7 Ways to Conquer Loneliness Without Technology

If you’re feeling lonely these days, you’re not alone. Isolation is a big concern for older adults. 

​According to a University of Michigan National Poll on Healthy Aging taken in January 2023, 1 in 3 adults between ages 50 and 80 reported feeling isolated from others in the past year. ​ ​

Research has found that chronic loneliness comes with a hefty price. A 2022 study published in Neurology found a threefold increased risk of dementia for lonely Americans younger than 80 who otherwise were expected to have a relatively low risk based on age and genetics.​

The problem is so acute across generations that U.S. Surgeon General Vivek Murthy declared a loneliness “epidemic” earlier this year.

Technology is often touted as a way to bring people closer together, but Zoom, FaceTime, Facebook, texting and other high-tech options can sometimes be challenging to use. And in a social media era of heart and smiley-face emojis, online communication can feel less than authentic.​ ​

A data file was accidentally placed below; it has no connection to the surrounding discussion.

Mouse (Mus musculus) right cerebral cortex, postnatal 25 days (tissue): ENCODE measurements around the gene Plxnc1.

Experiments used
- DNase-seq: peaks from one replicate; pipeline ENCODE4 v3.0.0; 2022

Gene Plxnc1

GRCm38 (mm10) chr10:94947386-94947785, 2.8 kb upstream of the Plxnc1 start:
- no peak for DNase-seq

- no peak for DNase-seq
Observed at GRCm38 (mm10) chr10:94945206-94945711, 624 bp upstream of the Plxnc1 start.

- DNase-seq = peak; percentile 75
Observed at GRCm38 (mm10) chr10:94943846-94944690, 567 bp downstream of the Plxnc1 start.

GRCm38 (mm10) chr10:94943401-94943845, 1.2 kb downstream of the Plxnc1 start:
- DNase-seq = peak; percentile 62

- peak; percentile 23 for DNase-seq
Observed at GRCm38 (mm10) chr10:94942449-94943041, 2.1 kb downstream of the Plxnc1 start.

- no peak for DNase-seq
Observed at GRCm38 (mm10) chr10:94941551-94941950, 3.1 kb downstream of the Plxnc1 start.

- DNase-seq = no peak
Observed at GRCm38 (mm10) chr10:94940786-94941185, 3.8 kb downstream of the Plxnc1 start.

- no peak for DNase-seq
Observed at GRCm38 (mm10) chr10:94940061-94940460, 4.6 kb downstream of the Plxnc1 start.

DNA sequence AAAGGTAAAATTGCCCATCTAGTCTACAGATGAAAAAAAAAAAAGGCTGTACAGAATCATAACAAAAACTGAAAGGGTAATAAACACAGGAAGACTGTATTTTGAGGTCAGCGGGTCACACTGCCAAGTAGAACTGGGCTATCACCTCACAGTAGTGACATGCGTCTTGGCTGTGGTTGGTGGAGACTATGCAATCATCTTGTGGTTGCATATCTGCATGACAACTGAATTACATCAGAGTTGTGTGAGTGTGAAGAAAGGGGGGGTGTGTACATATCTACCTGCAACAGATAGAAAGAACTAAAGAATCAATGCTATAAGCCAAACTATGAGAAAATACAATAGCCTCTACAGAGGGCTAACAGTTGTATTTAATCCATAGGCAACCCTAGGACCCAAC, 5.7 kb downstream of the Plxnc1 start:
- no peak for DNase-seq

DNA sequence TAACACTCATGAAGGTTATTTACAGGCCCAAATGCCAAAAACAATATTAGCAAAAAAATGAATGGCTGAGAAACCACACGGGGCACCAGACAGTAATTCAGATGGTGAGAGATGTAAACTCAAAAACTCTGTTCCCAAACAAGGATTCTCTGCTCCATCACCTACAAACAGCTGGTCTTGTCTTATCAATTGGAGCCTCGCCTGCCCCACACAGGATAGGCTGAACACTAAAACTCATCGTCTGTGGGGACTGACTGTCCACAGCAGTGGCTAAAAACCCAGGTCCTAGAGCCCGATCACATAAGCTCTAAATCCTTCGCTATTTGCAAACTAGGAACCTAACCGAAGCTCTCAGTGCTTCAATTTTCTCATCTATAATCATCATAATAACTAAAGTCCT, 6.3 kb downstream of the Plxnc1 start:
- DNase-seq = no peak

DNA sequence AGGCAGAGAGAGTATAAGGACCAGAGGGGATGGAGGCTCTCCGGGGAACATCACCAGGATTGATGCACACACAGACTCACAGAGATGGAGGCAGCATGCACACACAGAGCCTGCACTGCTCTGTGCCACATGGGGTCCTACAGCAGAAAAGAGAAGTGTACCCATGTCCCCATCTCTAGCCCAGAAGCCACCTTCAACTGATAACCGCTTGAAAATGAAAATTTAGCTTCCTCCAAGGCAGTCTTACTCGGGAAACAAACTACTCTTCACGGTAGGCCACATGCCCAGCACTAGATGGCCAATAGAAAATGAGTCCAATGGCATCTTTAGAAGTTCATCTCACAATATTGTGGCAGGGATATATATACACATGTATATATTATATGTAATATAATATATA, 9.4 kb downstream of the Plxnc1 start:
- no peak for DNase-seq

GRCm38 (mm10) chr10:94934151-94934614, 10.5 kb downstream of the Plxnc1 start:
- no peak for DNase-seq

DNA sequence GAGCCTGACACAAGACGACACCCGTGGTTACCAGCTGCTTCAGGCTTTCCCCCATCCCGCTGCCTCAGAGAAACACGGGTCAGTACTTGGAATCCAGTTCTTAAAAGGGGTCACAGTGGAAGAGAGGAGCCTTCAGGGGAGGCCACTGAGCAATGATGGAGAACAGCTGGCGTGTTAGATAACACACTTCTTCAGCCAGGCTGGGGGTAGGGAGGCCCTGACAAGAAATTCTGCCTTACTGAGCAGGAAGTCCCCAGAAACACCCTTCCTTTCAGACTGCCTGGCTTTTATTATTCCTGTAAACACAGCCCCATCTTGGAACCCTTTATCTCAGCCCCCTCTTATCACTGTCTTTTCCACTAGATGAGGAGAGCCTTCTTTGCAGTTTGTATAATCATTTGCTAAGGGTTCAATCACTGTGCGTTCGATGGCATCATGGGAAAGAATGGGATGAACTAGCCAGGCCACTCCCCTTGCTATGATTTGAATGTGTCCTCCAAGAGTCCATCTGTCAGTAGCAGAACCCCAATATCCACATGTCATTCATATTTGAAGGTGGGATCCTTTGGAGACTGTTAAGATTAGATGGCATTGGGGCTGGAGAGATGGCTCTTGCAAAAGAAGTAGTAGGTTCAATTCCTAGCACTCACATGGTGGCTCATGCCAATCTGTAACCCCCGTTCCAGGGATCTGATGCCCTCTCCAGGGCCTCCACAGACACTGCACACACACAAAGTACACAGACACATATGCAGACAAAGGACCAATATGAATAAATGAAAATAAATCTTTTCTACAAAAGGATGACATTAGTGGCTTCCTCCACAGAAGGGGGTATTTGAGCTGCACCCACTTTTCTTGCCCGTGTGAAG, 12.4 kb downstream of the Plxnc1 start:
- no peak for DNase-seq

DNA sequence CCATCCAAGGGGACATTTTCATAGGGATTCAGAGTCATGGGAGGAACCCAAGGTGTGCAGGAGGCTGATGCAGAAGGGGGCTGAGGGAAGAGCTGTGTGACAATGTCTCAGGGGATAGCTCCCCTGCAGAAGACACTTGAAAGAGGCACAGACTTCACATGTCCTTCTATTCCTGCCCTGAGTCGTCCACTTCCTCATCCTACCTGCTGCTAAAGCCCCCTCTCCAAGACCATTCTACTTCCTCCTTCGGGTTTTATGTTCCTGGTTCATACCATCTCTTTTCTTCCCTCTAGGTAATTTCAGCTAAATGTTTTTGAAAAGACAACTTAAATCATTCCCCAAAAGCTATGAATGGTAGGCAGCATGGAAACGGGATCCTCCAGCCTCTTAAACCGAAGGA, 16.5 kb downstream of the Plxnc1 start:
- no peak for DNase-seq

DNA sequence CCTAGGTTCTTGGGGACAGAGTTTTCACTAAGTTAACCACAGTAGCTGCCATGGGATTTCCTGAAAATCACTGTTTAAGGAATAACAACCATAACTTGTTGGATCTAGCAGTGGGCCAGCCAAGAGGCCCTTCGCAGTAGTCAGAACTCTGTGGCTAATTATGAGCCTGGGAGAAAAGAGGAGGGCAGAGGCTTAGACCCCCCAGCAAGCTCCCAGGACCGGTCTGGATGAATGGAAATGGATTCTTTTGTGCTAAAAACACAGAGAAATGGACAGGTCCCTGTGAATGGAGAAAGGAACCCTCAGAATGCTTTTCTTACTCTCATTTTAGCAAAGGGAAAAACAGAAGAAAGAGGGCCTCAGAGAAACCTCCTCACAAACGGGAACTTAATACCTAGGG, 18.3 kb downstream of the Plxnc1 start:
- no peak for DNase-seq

“Any social scientist will tell you we are wired for connection, but with technology, we [often] only have the illusion of connection,” says Bruce Wayne McLellan, 70, of Naples, New York, who hosts a podcast on the subject of kindness.​ ​

So what are some ways to connect with others that don’t involve our gadgets?​ ​

1. Share with others.​ ​

Clinical psychologist Carla Marie Manly of Santa Rosa, California, offers these suggestions: If you buy a bag of apples and realize you can’t eat all of them before they spoil, leave a couple on a neighbor’s doorstep with a note that says, “I want to share these with you.” Do the same thing with a mason jar filled with flowers from your garden or with a recently finished book you want to lend (and propose that the neighbor pass it on when he or she is done).​“

In doing so, we create — we crochet — connection,” says Manly, author of Aging Joyfully. “Anything we do becomes part of who we are. We need to look at doing things that give our lives purpose. People who have a purpose in life are far happier.”​ ​

To learn about six additional ways to combat loneliness without technology, from AARP, CLICK HERE.